I agree with everything you have said Mark and yes an investor could be walking away from a bargain.

However, I stress this is only my experience and not a rule in all cases, what may make sense now and be perfectly fine to find finance on and insure currently can change in the future.

If you purchase any property that is difficult or unusual to lend on and insure you will find that it affects it's value in the future from the laws of supply and demand. If fewer people are able to finance or insure the property you reduce the demand for it and hence as supply is equal on one property the price is affected negatively.

Lending criteria is a fickle beast and when times are hard lenders pull criteria and go for the easiest least risk lowest hanging fruit. If a lender can use all its funds on bog standard houses with no issues why even bother entertaining something that has been underpinned in the past as it makes no economic sense for the lender to go to the trouble.

We have seen the same thing happen to new build flats, ex-LA, flats above commercial, non standard construction etc etc.

In my front line mortgage days if I thought there was a significant chance of unforeseen risk I would just refuse to do the deal safe in the knowledge that I did not have a client that could come back years later and say why did you let me do that Neil.

Dcs experience above is a good example of the fact that you cannot anticipate the thousands of unknown unkowns that can come back and bite you.

Mark Alexander

4 years ago

Reply to the comment left by "Neil Patterson" at "11/06/2014 - 08:57":

That's just business though Neil. For example, new build flats were the original backbone of BTL in 1996. The property market boomed and everything was rosy but what if it had gone the other way?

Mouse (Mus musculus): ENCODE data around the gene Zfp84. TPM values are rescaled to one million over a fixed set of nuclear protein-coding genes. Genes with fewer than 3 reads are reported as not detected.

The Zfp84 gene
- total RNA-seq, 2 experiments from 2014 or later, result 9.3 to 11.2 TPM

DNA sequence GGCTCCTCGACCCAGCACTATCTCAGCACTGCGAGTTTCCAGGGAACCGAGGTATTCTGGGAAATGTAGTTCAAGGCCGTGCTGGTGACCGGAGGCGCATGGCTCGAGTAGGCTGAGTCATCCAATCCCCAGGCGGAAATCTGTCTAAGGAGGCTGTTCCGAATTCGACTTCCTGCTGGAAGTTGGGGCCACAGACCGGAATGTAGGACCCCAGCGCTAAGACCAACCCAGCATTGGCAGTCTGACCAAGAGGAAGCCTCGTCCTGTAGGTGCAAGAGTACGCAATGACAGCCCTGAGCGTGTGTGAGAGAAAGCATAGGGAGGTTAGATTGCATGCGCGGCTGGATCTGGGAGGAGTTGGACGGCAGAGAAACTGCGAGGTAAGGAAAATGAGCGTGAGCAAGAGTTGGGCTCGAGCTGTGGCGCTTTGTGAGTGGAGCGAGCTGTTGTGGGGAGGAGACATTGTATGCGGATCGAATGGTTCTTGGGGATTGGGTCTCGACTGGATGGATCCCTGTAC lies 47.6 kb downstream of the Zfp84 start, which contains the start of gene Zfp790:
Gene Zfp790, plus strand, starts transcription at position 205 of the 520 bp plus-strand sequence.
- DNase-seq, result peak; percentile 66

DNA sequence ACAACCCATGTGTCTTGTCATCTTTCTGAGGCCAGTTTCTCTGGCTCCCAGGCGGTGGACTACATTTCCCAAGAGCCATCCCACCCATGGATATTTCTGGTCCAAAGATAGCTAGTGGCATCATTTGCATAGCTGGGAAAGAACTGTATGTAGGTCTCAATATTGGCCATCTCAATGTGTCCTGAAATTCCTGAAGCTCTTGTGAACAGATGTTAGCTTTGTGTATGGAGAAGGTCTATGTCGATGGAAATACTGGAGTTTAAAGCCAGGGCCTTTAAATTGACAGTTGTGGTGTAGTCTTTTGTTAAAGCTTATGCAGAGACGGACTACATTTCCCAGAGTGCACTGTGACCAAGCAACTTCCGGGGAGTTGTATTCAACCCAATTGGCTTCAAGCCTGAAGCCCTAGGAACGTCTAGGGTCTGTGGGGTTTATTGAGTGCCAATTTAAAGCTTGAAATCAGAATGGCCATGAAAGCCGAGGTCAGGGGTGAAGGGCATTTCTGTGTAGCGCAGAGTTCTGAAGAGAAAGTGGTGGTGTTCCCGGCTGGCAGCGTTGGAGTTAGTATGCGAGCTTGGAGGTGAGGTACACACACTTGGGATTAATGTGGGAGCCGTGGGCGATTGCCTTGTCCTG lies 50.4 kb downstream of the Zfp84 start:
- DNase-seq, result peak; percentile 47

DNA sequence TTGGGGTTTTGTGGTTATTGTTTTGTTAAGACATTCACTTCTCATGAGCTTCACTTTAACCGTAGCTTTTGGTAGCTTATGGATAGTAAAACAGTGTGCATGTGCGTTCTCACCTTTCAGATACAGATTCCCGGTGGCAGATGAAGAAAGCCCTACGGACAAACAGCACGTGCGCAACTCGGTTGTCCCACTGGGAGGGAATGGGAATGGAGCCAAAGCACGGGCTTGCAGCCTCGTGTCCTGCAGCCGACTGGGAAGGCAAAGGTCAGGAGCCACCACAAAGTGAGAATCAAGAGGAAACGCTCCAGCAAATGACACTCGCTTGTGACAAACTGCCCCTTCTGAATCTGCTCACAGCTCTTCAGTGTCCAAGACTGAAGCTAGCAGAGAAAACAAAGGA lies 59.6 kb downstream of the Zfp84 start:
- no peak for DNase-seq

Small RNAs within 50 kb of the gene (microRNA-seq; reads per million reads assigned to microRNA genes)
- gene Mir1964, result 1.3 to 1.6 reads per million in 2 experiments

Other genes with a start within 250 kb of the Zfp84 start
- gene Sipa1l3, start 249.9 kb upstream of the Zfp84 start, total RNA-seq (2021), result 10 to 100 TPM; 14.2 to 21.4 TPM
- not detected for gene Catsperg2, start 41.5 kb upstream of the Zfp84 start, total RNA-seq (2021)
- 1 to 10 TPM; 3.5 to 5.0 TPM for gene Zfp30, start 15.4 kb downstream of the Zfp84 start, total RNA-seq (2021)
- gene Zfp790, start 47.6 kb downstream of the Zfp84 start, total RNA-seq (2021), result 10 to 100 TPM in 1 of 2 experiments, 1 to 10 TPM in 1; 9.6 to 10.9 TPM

Commercial decisions need to be made. Those who over analyse risks rarely end up owning a property portfolio.
.

4 years ago

Hi Ronny,

Additional to the good advice you have already received, I would add "think of your exit strategy".

With property investment, I've always found that it works best to start with the end in mind and work back from there.

When you come to sell this property, the subsidence will still be an issue, and your prospective purchaser, perhaps posting on a forum such as this, will be advised to walk away.

I have always made it my policy to buy a property that I know I can exit with no hassle, that would appeal to an owner occupier, not just another investor.

This has served me well. Property is a fairly illiquid asset and you never know when life might throw you a curve ball that makes you have to sell. If that curve ball comes along, I want to know that I have a clean, quick exit to an owner occupier, not a property that is going to provoke a question like this on a forum!

These types of properties are sold to specialist investors, usually cash buyers, with deep pockets and experience of these problems.

Hope that helps some more?